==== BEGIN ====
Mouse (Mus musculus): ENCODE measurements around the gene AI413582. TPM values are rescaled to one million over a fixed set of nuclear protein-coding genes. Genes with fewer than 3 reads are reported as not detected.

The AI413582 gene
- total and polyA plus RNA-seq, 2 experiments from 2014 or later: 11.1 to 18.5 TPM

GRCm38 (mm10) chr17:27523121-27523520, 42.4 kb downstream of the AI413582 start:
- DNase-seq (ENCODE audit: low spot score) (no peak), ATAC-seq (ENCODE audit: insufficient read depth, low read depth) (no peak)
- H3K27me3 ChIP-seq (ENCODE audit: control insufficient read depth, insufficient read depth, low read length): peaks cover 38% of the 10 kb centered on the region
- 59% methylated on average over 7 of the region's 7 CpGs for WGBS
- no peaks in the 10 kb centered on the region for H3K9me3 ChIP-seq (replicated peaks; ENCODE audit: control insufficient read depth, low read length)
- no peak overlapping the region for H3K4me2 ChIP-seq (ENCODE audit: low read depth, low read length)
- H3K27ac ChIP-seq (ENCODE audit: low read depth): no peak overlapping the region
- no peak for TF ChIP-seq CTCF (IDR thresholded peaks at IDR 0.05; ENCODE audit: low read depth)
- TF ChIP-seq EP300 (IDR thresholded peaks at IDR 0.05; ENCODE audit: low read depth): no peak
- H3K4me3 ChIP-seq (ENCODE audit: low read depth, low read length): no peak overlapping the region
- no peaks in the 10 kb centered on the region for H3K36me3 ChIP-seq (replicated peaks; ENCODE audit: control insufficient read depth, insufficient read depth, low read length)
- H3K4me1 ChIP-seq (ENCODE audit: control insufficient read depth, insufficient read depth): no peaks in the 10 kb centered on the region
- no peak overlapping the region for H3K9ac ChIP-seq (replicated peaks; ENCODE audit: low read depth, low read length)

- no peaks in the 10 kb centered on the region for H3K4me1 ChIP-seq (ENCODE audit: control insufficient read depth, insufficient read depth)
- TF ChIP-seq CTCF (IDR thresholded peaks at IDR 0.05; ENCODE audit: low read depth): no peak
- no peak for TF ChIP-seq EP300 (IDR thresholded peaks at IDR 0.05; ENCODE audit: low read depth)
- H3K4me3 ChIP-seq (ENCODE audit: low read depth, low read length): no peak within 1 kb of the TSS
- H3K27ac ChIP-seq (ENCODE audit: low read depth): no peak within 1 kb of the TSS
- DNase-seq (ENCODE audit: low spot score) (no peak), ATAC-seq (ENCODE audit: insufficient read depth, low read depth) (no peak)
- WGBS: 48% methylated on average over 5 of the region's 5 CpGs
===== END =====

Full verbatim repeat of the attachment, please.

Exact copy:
Mouse (Mus musculus): ENCODE measurements around the gene AI413582. TPM values are rescaled to one million over a fixed set of nuclear protein-coding genes. Genes with fewer than 3 reads are reported as not detected.

The AI413582 gene
- total and polyA plus RNA-seq, 2 experiments from 2014 or later: 11.1 to 18.5 TPM

GRCm38 (mm10) chr17:27523121-27523520, 42.4 kb downstream of the AI413582 start:
- DNase-seq (ENCODE audit: low spot score) (no peak), ATAC-seq (ENCODE audit: insufficient read depth, low read depth) (no peak)
- H3K27me3 ChIP-seq (ENCODE audit: control insufficient read depth, insufficient read depth, low read length): peaks cover 38% of the 10 kb centered on the region
- 59% methylated on average over 7 of the region's 7 CpGs for WGBS
- no peaks in the 10 kb centered on the region for H3K9me3 ChIP-seq (replicated peaks; ENCODE audit: control insufficient read depth, low read length)
- no peak overlapping the region for H3K4me2 ChIP-seq (ENCODE audit: low read depth, low read length)
- H3K27ac ChIP-seq (ENCODE audit: low read depth): no peak overlapping the region
- no peak for TF ChIP-seq CTCF (IDR thresholded peaks at IDR 0.05; ENCODE audit: low read depth)
- TF ChIP-seq EP300 (IDR thresholded peaks at IDR 0.05; ENCODE audit: low read depth): no peak
- H3K4me3 ChIP-seq (ENCODE audit: low read depth, low read length): no peak overlapping the region
- no peaks in the 10 kb centered on the region for H3K36me3 ChIP-seq (replicated peaks; ENCODE audit: control insufficient read depth, insufficient read depth, low read length)
- H3K4me1 ChIP-seq (ENCODE audit: control insufficient read depth, insufficient read depth): no peaks in the 10 kb centered on the region
- no peak overlapping the region for H3K9ac ChIP-seq (replicated peaks; ENCODE audit: low read depth, low read length)

- no peaks in the 10 kb centered on the region for H3K4me1 ChIP-seq (ENCODE audit: control insufficient read depth, insufficient read depth)
- TF ChIP-seq CTCF (IDR thresholded peaks at IDR 0.05; ENCODE audit: low read depth): no peak
- no peak for TF ChIP-seq EP300 (IDR thresholded peaks at IDR 0.05; ENCODE audit: low read depth)
- H3K4me3 ChIP-seq (ENCODE audit: low read depth, low read length): no peak within 1 kb of the TSS
- H3K27ac ChIP-seq (ENCODE audit: low read depth): no peak within 1 kb of the TSS
- DNase-seq (ENCODE audit: low spot score) (no peak), ATAC-seq (ENCODE audit: insufficient read depth, low read depth) (no peak)
- WGBS: 48% methylated on average over 5 of the region's 5 CpGs